On July 31, 2018, the Office of the Comptroller of the Currency (OCC) announced that it will begin accepting applications for special purpose national bank charters from financial technology companies. This “fintech charter” is limited to institutions that do not accept deposits.

The fintech charter was initially unveiled on December 2, 2016, by prior Comptroller of the Currency Thomas Curry. The concept was that fintech firms not linked to national banks were forced to comply with a wide variety of state-level regulations, leading to complex compliance concerns. The fintech charter would apply at the national level and was a step toward creating uniform federal regulatory standards for fintech companies to operate nationally.

In April 2017, the Conference of State Bank Supervisors, made up of the various state banking regulators, filed a lawsuit seeking to block the special charter, arguing that the OCC does not have the authority to create a special purpose nonbank charter. But this lawsuit was dismissed on April 30, 2018, by a federal district court judge in the District of Columbia. A similar action brought by the New York Department of Financial Services was dismissed on December 12, 2017, by a New York federal judge.

In its July 31, 2018, public statement, the OCC concluded that it has the statutory authority to issue special purpose national bank charters, which includes issuing charters to companies that engage in one of the core banking functions (paying checks, lending money, or taking deposits) described at 12 C.F.R. 5.20(e)(1). The OCC’s authority is not limited to banks that take deposits. Therefore, these companies are not permitted to accept deposits and are not required to have insurance from the FDIC. Fintech-chartered companies will need to adhere to comparable compliance requirements for similarly situated national banks, such as capital, Bank Secrecy Act, anti-money laundering and federal consumer protection compliance.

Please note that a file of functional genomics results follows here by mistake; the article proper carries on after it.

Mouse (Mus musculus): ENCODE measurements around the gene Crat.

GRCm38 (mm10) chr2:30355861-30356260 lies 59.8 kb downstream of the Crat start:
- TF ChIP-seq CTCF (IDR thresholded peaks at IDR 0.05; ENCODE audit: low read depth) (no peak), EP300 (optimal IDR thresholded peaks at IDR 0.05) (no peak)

The OCC’s decision to accept fintech charter applications was included in the OCC’s policy statement and the supplement to the OCC’s Comptroller’s Licensing Manual, both published July 31, 2018. The Licensing Manual Supplement provides companies with guidance on the prefiling communications, how to file and how the applications will be reviewed.  The application review section sets out key considerations for the applications, including an applicant’s business model and proposed risk profile; whether there is a clear path and timeline to profitability, adequate capitalization and liquidity; and whether the applicant has organizers and management with appropriate skills and experience. If the application is successful, approval will be in two steps: preliminary conditional and final. The Licensing Manual Supplement explains that the OCC has high expectations for the companies that receive the charter, and like all newly chartered companies, the fintech charter recipients will be subject to rigorous ongoing oversight to ensure that the bank’s management and the board of directors are properly executing their business strategy and the institution is meeting its performance goals.

As part of the fintech charter announcement, current Comptroller of the Currency Joseph M. Otting stressed that the decision behind allowing applications is to “provide more choices to consumers and businesses, and create[] greater opportunity for companies that want to provide banking services in America. Companies that provide banking services in innovative ways deserve the opportunity to pursue that business on a national scale as a federally chartered, regulated bank.” Several prominent blockchain companies and industry organizations previously provided comments on the proposed fintech charter, including Coinbase, Ripple, Circle Internet Financial, Coin Center and Chamber of Digital Commerce. These organizations praised the OCC charter as a “responsible innovation” and expressed interest in working with the OCC toward a shared goal of promoting beneficial, supervised innovation.